Hi Cary:

By the way, a huge mainstream media coverage from Friday:

Despite my reservations, today's weather was too nice not to travel 15 miles to Gerosa Records over 
in CT, arrived 15 minutes before the doors opened, and was #10 in line (and the line didn't get much 
bigger than double that). I  fit right in to the RSD crowd there -- it was all middle-aged dudes, 
likely swarming in to buy the kids' favorites and resell them on eBay immediately for big profit. So 
of course the Black Keys and Phish stuff sold right out. But almost nothing else was in short 
supply. I found stuff I hadn't even seen on the RSD website. I left happy, although the store hadn't 
even ordered the Little Richard red-vinyl LP, which was the one thing I had wanted in advance.

Regarding your comment about classic jazz, it depends on how classic you mean. There are now a fair 
number of 1950's and 60's jazz titles reissued on vinyl, everyone who plays in vinyl is playing in 
the jazz genre (because middle aged guys have money and will spend it on jazz LPs). I noticed EMI is 
now reissuing Blue Note titles with a CD included in the package. Rhino has some Atlantic jazz out 
on vinyl and Sony Legacy has some Columbia titles out. It's not a huge selection, but it's the 
titles the audiophiles and jazz-as-sound-experience fans want. There is now quite a bit of rock, 
both new and reissued, on vinyl. I noticed that last year, Gerosa had all the new-issue rock vinyl 
in one bin. Now, they have a whole row of bins dedicated to new-issue rock, soul, dance/hip-hop and 
vinyl, with alphabetical separators like in the old days. There weren't a lot of copies of any 
title, so that's an indication of the variety now available.

Back to jazz, I don't see any advantage or reason to issue vinyl versions of stuff from the pre-LP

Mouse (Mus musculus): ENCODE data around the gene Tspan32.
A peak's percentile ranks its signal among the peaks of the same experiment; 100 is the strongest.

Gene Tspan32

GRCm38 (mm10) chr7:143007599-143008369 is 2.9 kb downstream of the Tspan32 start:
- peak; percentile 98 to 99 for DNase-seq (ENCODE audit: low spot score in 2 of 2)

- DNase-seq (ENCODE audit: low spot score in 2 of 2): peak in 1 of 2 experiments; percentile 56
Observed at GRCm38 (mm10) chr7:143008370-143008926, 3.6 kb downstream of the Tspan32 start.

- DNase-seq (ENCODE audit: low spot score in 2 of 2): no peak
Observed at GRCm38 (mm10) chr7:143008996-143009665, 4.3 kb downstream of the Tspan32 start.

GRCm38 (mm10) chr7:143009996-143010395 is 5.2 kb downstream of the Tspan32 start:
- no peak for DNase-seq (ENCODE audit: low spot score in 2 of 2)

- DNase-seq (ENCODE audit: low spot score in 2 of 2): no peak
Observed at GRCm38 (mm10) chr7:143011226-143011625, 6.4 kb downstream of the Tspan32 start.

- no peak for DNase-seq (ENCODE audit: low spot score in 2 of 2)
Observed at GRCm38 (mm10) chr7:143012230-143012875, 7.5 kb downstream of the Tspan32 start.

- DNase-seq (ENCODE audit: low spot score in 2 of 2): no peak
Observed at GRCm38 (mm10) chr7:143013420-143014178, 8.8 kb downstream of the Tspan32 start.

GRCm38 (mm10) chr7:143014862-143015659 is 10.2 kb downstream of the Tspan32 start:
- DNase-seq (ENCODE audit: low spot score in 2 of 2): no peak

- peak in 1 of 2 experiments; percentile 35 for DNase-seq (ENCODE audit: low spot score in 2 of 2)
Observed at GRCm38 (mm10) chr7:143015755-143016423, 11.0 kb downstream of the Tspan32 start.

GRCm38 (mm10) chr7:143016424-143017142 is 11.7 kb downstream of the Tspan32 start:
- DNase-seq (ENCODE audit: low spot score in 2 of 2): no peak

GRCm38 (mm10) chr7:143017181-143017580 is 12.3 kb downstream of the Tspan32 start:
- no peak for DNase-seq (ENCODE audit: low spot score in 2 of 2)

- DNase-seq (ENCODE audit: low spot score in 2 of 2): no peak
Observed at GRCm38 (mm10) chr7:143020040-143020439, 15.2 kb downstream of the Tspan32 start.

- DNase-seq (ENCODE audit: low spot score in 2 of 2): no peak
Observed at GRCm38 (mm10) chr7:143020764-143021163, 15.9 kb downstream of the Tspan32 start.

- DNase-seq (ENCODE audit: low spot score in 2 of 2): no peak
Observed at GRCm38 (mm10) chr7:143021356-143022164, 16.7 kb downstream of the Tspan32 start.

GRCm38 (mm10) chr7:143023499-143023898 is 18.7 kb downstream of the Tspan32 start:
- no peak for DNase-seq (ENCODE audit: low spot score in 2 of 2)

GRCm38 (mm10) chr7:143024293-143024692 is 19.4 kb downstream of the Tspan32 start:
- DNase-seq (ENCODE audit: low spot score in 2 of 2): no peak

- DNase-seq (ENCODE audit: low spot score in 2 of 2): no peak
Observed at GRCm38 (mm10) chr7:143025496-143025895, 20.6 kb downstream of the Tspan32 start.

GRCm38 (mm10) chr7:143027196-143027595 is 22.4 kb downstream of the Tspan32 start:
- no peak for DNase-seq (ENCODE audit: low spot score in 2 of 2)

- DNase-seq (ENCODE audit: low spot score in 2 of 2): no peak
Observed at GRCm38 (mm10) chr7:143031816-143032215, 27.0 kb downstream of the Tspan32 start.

days. Those collections seem to seel best as CD compilations or sets, with tasteful sonic cleanup 
and skilled transfers being the hallmarks of the best products (ie Mosaic). Others may disagree. 
There seems to be a wish among a very small group of people (maybe all of them are on this list) for 
reissue 78RPM records. I would say, if metal parts exist (and you can plate from those metal parts 
without ruining them) and you could press on new vinyl compounds allowing for light tracking and low 
surface noise, that would be great. But if it's a matter of dubbing to a new master, why add another 
generation of surface noise? Keep in mind that almost no mainstream phono preamp has any facilities
to play non-RIAA curves, so the niche for these products is probably too small for any sensible 
profit-desiring company to bother.

-- Tom Fine

----- Original Message ----- 
From: "Cary Ginell" <[log in to unmask]>
To: <[log in to unmask]>
Sent: Thursday, April 19, 2012 3:02 PM
Subject: Re: [ARSCLIST] Nuveau Vinylistas -- has record collecting jumped the shark?

>From what I've seen in local record stores, the vinyl fetish is limited to contemporary
>rock/hip-hop groups and reissues of classic '50s and '60s jazz LPs (sanctioned ones on major labels
>like Blute Note and Riverside). I don't think many of those who purchase these items have that much
>interest in digging as deeply as we have into the history of recordings.

I have seen nothing in the way of new compilations of material on vinyl or reissues of classic jazz,
Broadway, country, or even generic pop. The Record Store Day releases, aside from the occasional
"novelty" issue of something on 78 (the Beach Boys' 78 of "Good Vibrations" last year comes to
mind), are still of little interest to ARSCers - at least from a West Coast perspective.

Cary Ginell

> Date: Thu, 19 Apr 2012 14:46:52 -0400
> From: [log in to unmask]
> Subject: [ARSCLIST] Nuveau Vinylistas -- has record collecting jumped the shark?
> To: [log in to unmask]
> I'm just sayin' ...
> What used to be an activity of somewhat non-mainstream folks with often different tastes in music
> from the masses has become a mainstream activity of hipsters and posers. Latest proof is two
> very-mainstream media articles today:
> 1.
> 2.
> (the for-dummies guide to hipster turntable buying)
> We also now see a wall-decoration/turntable:
> On the one hand, in my opinion it is good to see vinyl in a healthy niche but, on the other hand,
> growth from fickle trend-sters is not good growth because it is inevitable "boom-splat" growth.
> Will
> the annoying bandwagon passengers chase away the hardcore audience for vinyl? We've seen prices
> for
> used LPs rise for some titles recently. Is a "vinyl bubble" in the offing?